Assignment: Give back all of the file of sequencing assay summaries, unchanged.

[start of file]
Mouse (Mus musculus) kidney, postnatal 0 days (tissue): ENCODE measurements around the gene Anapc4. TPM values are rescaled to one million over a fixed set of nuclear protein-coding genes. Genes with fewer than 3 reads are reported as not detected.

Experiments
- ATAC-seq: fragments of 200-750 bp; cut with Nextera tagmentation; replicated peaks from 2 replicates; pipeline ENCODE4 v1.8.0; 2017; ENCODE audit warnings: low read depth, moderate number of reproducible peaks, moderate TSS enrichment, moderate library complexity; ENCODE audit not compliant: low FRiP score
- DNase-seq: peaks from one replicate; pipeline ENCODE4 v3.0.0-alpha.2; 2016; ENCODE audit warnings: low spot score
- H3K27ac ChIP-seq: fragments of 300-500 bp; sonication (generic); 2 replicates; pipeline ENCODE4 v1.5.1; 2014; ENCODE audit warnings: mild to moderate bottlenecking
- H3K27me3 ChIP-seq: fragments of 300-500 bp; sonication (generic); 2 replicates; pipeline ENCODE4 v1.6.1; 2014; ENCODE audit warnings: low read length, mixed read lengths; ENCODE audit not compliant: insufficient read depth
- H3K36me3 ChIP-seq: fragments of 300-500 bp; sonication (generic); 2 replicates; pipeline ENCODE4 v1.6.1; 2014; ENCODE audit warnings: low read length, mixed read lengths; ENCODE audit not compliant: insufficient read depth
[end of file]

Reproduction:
Mouse (Mus musculus) kidney, postnatal 0 days (tissue): ENCODE measurements around the gene Anapc4. TPM values are rescaled to one million over a fixed set of nuclear protein-coding genes. Genes with fewer than 3 reads are reported as not detected.

Experiments
- ATAC-seq: fragments of 200-750 bp; cut with Nextera tagmentation; replicated peaks from 2 replicates; pipeline ENCODE4 v1.8.0; 2017; ENCODE audit warnings: low read depth, moderate number of reproducible peaks, moderate TSS enrichment, moderate library complexity; ENCODE audit not compliant: low FRiP score
- DNase-seq: peaks from one replicate; pipeline ENCODE4 v3.0.0-alpha.2; 2016; ENCODE audit warnings: low spot score
- H3K27ac ChIP-seq: fragments of 300-500 bp; sonication (generic); 2 replicates; pipeline ENCODE4 v1.5.1; 2014; ENCODE audit warnings: mild to moderate bottlenecking
- H3K27me3 ChIP-seq: fragments of 300-500 bp; sonication (generic); 2 replicates; pipeline ENCODE4 v1.6.1; 2014; ENCODE audit warnings: low read length, mixed read lengths; ENCODE audit not compliant: insufficient read depth
- H3K36me3 ChIP-seq: fragments of 300-500 bp; sonication (generic); 2 replicates; pipeline ENCODE4 v1.6.1; 2014; ENCODE audit warnings: low read length, mixed read lengths; ENCODE audit not compliant: insufficient read depth